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Thanksgiving is about taking time out to be thankful for the good things in our lives. The best way to celebrate this very American holiday is to sit down with family and friends, and then stuff your face until you can barely move.

As I look around the table on Thursday, I’m going to remind myself how lucky we are that Jimmy’s appendix didn’t rupture in September, that Tommy has finally stopped walking in his sleep and that Ronnie’s temper tantrums are down to two a week.

I will look back at the summer we shared with my 19-year-old niece, Katy. Having her stay in our home gave me the opportunity to really get to know her. I will never forget going to her art show or riding down I-95 in her convertible with the top down.

On the day itself, if Glory hasn’t managed to sneak the butter dish off the table and lick it clean, I will definitely count my blessings.

Depending on how many leftovers she manages to devour, I might just make it through the weekend without any boo-boos on my newly cleaned carpets.

I hope the guests seated around our table this Thanksgiving will find my cooking appetizing, even the gravy.

Like last year, I am counting on everyone to be good sports about the Southern tradition I follow in which “dressing” is served as a side dish instead of being cooked inside the bird and referred to as “stuffing.”

I can serve two types of potatoes and two types of cranberry sauce (bumpy and smooth), but it pains me to consider taking good Southern dressing and turning it into Yankee stuffing.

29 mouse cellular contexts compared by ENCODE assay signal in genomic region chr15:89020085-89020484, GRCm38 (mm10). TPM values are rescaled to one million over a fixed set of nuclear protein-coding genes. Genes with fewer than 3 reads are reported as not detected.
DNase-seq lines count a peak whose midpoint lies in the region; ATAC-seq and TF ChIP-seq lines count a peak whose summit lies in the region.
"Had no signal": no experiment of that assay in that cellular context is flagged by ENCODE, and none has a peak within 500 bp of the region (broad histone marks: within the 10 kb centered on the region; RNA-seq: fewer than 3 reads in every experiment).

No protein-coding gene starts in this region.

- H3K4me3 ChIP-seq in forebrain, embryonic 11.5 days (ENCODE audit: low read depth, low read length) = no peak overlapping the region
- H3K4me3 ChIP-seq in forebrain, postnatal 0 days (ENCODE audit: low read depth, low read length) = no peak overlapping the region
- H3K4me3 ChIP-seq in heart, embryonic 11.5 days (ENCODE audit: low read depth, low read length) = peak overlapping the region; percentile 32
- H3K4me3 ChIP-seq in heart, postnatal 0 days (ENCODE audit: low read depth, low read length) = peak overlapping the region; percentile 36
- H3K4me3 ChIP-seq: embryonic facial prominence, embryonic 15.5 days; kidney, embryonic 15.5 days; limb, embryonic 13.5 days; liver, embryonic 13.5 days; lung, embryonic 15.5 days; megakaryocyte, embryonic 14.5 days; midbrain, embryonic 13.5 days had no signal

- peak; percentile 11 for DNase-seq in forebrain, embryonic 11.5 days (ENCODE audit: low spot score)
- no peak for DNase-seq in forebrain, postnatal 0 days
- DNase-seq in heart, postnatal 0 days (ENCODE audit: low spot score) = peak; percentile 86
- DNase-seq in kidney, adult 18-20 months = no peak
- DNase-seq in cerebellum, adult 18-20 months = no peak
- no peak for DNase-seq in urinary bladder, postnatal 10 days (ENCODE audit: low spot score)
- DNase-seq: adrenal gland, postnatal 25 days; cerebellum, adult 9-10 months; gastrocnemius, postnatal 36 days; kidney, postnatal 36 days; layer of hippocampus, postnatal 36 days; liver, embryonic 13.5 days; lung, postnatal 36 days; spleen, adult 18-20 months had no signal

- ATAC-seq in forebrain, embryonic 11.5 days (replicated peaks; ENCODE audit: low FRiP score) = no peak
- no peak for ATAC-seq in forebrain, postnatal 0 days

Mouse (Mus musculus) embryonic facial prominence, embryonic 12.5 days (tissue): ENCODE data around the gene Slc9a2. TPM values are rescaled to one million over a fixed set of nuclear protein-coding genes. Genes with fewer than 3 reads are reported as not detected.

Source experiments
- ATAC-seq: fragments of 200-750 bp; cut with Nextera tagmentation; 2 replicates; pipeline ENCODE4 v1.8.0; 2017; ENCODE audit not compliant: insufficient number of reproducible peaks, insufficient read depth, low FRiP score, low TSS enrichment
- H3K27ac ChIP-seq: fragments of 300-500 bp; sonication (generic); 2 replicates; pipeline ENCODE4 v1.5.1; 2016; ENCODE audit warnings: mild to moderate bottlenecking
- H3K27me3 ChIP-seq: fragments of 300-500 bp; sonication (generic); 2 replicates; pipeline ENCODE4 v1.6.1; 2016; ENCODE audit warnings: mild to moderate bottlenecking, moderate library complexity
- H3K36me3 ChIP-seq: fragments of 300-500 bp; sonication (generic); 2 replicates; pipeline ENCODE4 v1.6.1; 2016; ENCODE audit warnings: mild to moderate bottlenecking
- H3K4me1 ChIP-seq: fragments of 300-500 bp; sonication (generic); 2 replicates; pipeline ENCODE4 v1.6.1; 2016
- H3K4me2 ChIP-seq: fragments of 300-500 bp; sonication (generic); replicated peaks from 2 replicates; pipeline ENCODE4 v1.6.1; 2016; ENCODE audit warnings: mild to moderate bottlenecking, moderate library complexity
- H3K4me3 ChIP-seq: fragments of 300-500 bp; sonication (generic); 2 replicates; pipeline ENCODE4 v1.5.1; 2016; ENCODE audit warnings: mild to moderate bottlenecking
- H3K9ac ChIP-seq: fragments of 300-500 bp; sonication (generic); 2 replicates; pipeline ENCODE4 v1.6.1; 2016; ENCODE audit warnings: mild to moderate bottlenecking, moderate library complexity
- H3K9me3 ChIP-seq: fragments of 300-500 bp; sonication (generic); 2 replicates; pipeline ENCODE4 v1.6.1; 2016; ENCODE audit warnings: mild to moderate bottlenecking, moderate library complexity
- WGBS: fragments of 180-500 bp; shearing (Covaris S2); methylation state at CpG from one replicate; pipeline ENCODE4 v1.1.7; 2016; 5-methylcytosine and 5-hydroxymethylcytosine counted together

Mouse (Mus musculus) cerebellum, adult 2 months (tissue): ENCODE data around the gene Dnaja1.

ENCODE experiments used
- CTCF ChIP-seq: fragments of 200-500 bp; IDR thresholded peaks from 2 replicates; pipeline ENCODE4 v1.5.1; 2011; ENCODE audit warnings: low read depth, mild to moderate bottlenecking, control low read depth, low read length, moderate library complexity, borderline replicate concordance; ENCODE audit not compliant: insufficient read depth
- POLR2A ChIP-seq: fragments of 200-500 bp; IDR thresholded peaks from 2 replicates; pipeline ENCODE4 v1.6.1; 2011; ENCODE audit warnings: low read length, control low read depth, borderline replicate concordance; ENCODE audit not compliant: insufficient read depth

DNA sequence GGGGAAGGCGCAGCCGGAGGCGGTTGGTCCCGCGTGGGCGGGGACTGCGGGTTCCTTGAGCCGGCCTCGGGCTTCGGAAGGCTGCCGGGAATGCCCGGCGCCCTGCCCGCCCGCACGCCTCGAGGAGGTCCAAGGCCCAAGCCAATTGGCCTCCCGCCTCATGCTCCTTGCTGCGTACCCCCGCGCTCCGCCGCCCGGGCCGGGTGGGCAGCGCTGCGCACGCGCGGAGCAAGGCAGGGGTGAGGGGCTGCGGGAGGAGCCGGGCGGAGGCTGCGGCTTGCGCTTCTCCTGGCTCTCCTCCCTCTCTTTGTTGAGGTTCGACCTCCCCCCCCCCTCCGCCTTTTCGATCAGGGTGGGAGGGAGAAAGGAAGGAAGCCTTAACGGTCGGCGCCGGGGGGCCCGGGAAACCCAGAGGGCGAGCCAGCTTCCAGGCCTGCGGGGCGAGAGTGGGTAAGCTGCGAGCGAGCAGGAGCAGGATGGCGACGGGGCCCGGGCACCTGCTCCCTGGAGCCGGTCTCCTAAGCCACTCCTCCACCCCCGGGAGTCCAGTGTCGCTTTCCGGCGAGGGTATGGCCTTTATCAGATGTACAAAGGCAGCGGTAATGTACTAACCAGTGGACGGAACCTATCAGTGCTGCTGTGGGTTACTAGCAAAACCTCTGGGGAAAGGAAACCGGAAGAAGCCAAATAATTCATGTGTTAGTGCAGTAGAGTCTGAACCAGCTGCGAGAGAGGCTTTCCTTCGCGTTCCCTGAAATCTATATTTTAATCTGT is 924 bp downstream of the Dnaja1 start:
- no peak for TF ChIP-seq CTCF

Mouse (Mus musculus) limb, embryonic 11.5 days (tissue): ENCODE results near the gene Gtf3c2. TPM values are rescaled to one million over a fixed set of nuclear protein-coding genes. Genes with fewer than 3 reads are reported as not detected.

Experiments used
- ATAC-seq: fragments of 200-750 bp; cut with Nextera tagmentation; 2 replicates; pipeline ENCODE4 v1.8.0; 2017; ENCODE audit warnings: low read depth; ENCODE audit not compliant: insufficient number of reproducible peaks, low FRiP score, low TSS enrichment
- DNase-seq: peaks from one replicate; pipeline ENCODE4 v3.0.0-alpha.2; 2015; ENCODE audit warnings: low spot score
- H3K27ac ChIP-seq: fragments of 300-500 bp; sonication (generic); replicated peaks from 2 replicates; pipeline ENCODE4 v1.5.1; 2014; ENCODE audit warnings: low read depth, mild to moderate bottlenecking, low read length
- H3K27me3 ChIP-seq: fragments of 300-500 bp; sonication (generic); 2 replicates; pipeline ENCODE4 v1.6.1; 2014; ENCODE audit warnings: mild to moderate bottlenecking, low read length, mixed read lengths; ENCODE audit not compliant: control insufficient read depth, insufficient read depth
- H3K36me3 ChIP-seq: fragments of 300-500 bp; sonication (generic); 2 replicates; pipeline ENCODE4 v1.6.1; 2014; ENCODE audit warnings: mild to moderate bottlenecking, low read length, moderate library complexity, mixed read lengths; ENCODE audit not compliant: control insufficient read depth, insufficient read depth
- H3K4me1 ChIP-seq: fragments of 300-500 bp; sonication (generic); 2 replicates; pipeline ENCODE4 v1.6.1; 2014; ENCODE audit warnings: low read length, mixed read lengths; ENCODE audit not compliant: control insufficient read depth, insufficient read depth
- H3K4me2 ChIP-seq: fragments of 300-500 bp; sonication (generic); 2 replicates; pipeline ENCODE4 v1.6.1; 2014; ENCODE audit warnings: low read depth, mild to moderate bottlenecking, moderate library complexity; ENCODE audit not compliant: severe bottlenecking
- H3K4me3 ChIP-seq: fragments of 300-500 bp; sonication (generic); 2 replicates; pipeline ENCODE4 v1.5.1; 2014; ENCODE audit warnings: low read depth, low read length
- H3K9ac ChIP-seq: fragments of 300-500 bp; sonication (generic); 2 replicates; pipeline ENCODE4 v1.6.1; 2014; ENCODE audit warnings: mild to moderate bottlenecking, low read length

For the second year in a row, there will be six adults and seven children celebrating Thanksgiving in our home. Six of the children happen to be boys.

When my wild sons get together with their cousins from Pittsburgh, the usual chaos in our home explodes into nonstop mayhem.

Even Glory gets hyper from all the noise and running about, so she joins in by chasing the kids around and barking throughout the visit.

That makes it hard for the men to hear every grunt and whistle in the nonstop football games being televised, so they keep the volume on our TV turned loud enough for you overseas readers to catch the score.

After the leftovers have been put away and we have all had a good night’s rest, my favorite part of the weekend will arrive. That’s when it is time to take another one of my nieces, 12-year- old Nicole, shopping.

For at least one day, I get to spend time in my favorite stores with someone else who shops in the juniors’ section. She doesn’t get bored when I spend more than half an hour checking out the latest designer handbags or make comments such as, “Why do you need another one when you already have so many?”

The only downside to having my lovely niece over for the weekend is the fact that my sons tease her mercilessly. I’m not sure if it’s because she’s the only girl in the house, outnumbered by six boys, or because I dote on her so much.

It is probably a combination of both. Last year, the boys put itching powder in Nicole’s suitcase.

Whatever happens, I refuse to be anything but thankful this Turkey Day … for my crazy life and all the wonderful people in it.

A mother of three boys, Pam Zich has moved eight times in 17 years of marriage to her Marine Corps husband. They have been stationed in various locations, including Okinawa, California, Texas and their current home in Springfield, Va. E-mail her at homefront@stripes.osd.mil or find the Zichs online at www.lifeonthehomefront.com.

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